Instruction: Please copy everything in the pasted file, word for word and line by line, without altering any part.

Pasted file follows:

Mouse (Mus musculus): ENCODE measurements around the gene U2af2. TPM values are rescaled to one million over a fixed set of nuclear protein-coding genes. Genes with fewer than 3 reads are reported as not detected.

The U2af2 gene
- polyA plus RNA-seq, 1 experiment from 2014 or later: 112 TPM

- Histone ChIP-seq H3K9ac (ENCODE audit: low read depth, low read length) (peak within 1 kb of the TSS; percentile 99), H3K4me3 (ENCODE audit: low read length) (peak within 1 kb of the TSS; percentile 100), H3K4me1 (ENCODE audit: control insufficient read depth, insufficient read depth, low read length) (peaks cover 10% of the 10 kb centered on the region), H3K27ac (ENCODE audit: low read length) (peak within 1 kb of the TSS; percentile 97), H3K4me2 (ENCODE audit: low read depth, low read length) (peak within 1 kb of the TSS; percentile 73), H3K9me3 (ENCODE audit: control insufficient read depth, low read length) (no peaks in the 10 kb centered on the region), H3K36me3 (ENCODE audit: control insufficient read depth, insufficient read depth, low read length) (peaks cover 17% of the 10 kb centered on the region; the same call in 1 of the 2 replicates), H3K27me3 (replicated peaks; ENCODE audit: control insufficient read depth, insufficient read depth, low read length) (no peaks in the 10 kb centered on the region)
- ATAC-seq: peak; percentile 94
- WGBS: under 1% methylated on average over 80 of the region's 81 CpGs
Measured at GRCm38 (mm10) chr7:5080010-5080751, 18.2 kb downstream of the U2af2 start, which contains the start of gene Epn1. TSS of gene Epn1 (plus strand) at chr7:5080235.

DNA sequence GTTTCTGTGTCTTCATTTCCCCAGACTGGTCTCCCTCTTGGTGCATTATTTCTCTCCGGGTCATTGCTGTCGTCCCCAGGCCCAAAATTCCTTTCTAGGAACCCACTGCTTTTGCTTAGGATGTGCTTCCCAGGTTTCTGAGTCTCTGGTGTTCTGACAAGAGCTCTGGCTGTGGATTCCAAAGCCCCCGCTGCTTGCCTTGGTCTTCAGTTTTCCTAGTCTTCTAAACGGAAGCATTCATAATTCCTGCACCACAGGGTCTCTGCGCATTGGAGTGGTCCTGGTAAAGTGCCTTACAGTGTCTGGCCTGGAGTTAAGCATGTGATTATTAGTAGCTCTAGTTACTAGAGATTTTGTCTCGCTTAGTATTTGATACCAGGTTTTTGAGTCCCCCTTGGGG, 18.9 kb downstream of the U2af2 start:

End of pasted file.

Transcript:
Mouse (Mus musculus): ENCODE measurements around the gene U2af2. TPM values are rescaled to one million over a fixed set of nuclear protein-coding genes. Genes with fewer than 3 reads are reported as not detected.

The U2af2 gene
- polyA plus RNA-seq, 1 experiment from 2014 or later: 112 TPM

- Histone ChIP-seq H3K9ac (ENCODE audit: low read depth, low read length) (peak within 1 kb of the TSS; percentile 99), H3K4me3 (ENCODE audit: low read length) (peak within 1 kb of the TSS; percentile 100), H3K4me1 (ENCODE audit: control insufficient read depth, insufficient read depth, low read length) (peaks cover 10% of the 10 kb centered on the region), H3K27ac (ENCODE audit: low read length) (peak within 1 kb of the TSS; percentile 97), H3K4me2 (ENCODE audit: low read depth, low read length) (peak within 1 kb of the TSS; percentile 73), H3K9me3 (ENCODE audit: control insufficient read depth, low read length) (no peaks in the 10 kb centered on the region), H3K36me3 (ENCODE audit: control insufficient read depth, insufficient read depth, low read length) (peaks cover 17% of the 10 kb centered on the region; the same call in 1 of the 2 replicates), H3K27me3 (replicated peaks; ENCODE audit: control insufficient read depth, insufficient read depth, low read length) (no peaks in the 10 kb centered on the region)
- ATAC-seq: peak; percentile 94
- WGBS: under 1% methylated on average over 80 of the region's 81 CpGs
Measured at GRCm38 (mm10) chr7:5080010-5080751, 18.2 kb downstream of the U2af2 start, which contains the start of gene Epn1. TSS of gene Epn1 (plus strand) at chr7:5080235.

DNA sequence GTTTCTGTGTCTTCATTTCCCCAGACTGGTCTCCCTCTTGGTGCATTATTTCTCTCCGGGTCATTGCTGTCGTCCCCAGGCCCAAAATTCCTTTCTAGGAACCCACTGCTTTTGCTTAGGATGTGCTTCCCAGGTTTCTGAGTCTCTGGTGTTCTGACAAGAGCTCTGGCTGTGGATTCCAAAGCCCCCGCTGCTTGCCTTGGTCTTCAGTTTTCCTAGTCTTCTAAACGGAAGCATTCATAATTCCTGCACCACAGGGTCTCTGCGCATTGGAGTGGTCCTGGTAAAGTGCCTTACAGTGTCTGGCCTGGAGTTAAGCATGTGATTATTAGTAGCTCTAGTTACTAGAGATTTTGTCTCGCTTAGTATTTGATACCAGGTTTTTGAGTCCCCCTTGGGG, 18.9 kb downstream of the U2af2 start: